£20 solution to multi billion pound transport problem

Four out of five of your local journeys should be sustainable by 2020 to help UK out of recession says Sustrans

An innovative proposal from sustainable transport charity Sustrans could solve the UK 's congestion, health and environment problems for the price of just £20 per household.

As the recession bites and the spending capacity of the public purse is stretched to the limit the charity is calling on UK governments to make smarter use of existing

transport budgets to establish a UK-wide travel behaviour change programme. The programme, which has been successfully piloted in selected cities for the past

nine years, de-bunks the myth that getting people to change the way they travel is difficult. Its results include reductions in car use by 10-14 per cent and notable

increases in walking, cycling and public transport use.

By working directly with households, schools and workplaces it gives people alternatives to car use, saving 0.9 million tonnes of carbon per year, the equivalent of

taking 300,000 cars off the road.

To bring the scheme to households in cities across the UK would cost £370 million. This is a fraction of the price we currently pay for the way we move around,

the cost to the economy of congestion and obesity is set to top £34 billion per year by 2020. And its benefit to cost ratio is nearly 8:1, compared to many road-building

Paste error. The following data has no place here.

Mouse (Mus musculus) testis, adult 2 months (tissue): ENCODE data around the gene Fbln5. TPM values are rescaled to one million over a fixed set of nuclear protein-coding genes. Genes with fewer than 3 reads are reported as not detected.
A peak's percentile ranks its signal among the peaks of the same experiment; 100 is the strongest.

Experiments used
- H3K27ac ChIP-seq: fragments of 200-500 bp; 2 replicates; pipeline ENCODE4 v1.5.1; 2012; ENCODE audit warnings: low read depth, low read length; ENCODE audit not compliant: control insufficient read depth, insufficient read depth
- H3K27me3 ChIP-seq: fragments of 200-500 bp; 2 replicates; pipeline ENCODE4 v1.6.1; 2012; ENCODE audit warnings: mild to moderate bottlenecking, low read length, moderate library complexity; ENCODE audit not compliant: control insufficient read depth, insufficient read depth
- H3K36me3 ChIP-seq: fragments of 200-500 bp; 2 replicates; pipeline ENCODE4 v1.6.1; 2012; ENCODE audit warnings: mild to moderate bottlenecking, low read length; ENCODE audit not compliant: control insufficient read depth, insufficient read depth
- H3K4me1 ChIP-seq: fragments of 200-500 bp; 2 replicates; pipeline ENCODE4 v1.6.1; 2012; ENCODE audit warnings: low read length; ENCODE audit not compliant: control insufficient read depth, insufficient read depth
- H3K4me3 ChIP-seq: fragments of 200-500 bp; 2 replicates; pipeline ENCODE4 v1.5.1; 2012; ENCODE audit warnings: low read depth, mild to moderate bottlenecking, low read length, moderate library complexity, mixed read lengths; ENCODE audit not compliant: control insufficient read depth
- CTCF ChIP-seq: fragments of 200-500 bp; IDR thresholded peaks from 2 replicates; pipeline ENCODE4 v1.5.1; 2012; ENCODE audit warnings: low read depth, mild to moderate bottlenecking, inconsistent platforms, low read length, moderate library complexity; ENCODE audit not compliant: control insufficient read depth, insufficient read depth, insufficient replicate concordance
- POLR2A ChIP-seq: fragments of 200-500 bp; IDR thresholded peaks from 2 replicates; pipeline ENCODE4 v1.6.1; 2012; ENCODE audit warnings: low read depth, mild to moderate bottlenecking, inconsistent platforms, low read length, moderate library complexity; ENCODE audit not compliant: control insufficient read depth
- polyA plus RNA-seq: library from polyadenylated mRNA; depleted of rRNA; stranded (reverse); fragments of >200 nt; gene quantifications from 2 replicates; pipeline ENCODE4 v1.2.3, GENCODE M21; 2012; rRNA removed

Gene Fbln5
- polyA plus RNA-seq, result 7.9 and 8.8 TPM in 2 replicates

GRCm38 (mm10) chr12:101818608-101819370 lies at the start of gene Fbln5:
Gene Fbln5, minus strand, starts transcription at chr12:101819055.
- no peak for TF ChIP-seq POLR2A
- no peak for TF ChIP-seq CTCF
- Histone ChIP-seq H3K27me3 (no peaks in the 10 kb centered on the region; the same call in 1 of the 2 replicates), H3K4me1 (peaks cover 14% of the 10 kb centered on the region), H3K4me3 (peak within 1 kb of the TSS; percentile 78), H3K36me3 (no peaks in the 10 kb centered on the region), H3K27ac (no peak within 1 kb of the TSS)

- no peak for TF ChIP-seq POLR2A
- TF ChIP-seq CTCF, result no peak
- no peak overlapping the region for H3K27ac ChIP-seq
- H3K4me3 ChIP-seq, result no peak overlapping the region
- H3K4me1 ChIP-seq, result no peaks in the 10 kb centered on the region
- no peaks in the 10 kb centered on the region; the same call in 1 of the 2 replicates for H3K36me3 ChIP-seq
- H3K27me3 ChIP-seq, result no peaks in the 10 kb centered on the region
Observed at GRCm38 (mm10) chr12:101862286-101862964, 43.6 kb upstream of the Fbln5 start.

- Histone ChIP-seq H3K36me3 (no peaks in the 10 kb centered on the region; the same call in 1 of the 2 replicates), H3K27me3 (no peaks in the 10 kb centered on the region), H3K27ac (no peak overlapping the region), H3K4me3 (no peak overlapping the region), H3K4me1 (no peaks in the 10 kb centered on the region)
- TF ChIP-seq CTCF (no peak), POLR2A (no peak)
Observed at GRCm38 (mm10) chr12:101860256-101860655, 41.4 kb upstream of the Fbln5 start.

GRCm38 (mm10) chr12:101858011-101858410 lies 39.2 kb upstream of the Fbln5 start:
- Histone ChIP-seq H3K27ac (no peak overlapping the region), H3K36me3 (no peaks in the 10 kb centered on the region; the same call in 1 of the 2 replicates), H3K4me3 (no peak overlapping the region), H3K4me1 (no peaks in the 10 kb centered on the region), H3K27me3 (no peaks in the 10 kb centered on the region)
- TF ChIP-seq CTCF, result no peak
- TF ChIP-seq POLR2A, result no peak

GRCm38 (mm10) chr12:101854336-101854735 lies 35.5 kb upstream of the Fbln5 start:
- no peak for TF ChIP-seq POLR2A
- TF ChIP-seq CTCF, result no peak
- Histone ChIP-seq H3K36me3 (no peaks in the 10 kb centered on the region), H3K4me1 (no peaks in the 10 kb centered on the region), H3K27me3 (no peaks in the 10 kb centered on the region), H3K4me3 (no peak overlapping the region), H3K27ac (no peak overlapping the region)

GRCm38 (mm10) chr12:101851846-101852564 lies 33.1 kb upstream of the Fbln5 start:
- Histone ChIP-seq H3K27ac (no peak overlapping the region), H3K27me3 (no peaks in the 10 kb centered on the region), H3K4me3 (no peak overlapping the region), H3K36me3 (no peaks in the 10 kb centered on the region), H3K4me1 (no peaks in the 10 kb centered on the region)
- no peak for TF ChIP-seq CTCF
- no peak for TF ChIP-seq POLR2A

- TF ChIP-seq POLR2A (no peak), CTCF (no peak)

schemes that have a ratio of 2:1 or less.

The proposal is part of a call to action that Sustrans is making to UK governments to invest in doubling the number of journeys under five miles made by foot,

bike and public transport to four out of five by 2020.

Peter Lipman, Sustrans Policy Director says: "A 'perfect storm' of massive cuts in public spending, rising congestion costs and soaring health bills from obesity

could overwhelm transport priorities unless action is taken. Traffic levels and congestion are projected to continue rising over the next decade, meanwhile

significant reductions in transport spending will place severe pressure on transport budgets and make large schemes unaffordable. We have already seen

the cancellation of the £1bn M4 relief road in Wales due to lack of funds and so cheaper alternatives to large road building schemes are needed.

"But a different approach could make a radical difference we currently make two out of every five local journeys by bike, on foot and by public transport - we believe it is possible, and necessary, to double that figure to four out of five. And it is achievable as the majority of local car journeys are less than five miles. The solutions are there and cycling to school, walking to work, having affordable public transport are a start but we need governments to take action to make these options more widely available. What's currently lacking is real political will and a sense of urgency and we believe that people would support their politicians since they want change too. Our research tells us that up to 95 per cent of those asked were in favour of transport policies that support walking, cycling and public transport even if these disadvantage the private car".

Sustrans' call to action (insert link to docs on website) outlines the ways to get more people walking, cycling and using public transport:

  • Encourage people to change their travel behaviour

  • Create safe, attractive walking and cycling conditions

  • Increase public transport usage by improving and integrating services and reducing fares

  • Ensure that planning policy and practice reduce the need to travel

  • Reform taxation and increase spending on sustainable travel

Over the coming months the charity will be using its call to action to target decision makers in central and local governments across the UK.

Source: Sustrans